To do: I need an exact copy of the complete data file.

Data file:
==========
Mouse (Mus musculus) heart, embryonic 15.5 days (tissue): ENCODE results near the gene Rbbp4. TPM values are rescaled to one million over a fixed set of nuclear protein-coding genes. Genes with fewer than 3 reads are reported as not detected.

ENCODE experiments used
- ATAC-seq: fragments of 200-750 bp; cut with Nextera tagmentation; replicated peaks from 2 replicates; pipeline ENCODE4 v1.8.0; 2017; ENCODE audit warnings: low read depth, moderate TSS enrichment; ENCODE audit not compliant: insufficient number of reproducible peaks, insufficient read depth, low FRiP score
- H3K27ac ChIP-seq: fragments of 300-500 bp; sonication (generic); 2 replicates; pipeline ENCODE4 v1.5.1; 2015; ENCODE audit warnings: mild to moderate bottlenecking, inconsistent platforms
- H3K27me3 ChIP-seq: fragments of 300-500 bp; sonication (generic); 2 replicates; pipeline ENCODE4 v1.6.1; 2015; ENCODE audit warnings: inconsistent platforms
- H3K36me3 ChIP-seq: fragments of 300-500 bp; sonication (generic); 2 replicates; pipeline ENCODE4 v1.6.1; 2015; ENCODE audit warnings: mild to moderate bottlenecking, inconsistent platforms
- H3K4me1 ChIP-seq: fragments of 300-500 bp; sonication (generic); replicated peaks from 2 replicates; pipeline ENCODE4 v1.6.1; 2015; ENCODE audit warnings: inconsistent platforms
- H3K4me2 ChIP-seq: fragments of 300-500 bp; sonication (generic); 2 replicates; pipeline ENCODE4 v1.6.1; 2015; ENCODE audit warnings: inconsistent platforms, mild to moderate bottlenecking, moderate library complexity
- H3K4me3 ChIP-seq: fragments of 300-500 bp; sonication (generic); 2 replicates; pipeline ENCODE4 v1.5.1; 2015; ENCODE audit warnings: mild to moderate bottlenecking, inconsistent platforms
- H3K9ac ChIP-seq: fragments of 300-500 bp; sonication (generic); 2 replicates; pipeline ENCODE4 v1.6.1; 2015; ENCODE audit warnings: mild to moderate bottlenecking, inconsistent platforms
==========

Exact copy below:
Mouse (Mus musculus) heart, embryonic 15.5 days (tissue): ENCODE results near the gene Rbbp4. TPM values are rescaled to one million over a fixed set of nuclear protein-coding genes. Genes with fewer than 3 reads are reported as not detected.

ENCODE experiments used
- ATAC-seq: fragments of 200-750 bp; cut with Nextera tagmentation; replicated peaks from 2 replicates; pipeline ENCODE4 v1.8.0; 2017; ENCODE audit warnings: low read depth, moderate TSS enrichment; ENCODE audit not compliant: insufficient number of reproducible peaks, insufficient read depth, low FRiP score
- H3K27ac ChIP-seq: fragments of 300-500 bp; sonication (generic); 2 replicates; pipeline ENCODE4 v1.5.1; 2015; ENCODE audit warnings: mild to moderate bottlenecking, inconsistent platforms
- H3K27me3 ChIP-seq: fragments of 300-500 bp; sonication (generic); 2 replicates; pipeline ENCODE4 v1.6.1; 2015; ENCODE audit warnings: inconsistent platforms
- H3K36me3 ChIP-seq: fragments of 300-500 bp; sonication (generic); 2 replicates; pipeline ENCODE4 v1.6.1; 2015; ENCODE audit warnings: mild to moderate bottlenecking, inconsistent platforms
- H3K4me1 ChIP-seq: fragments of 300-500 bp; sonication (generic); replicated peaks from 2 replicates; pipeline ENCODE4 v1.6.1; 2015; ENCODE audit warnings: inconsistent platforms
- H3K4me2 ChIP-seq: fragments of 300-500 bp; sonication (generic); 2 replicates; pipeline ENCODE4 v1.6.1; 2015; ENCODE audit warnings: inconsistent platforms, mild to moderate bottlenecking, moderate library complexity
- H3K4me3 ChIP-seq: fragments of 300-500 bp; sonication (generic); 2 replicates; pipeline ENCODE4 v1.5.1; 2015; ENCODE audit warnings: mild to moderate bottlenecking, inconsistent platforms
- H3K9ac ChIP-seq: fragments of 300-500 bp; sonication (generic); 2 replicates; pipeline ENCODE4 v1.6.1; 2015; ENCODE audit warnings: mild to moderate bottlenecking, inconsistent platforms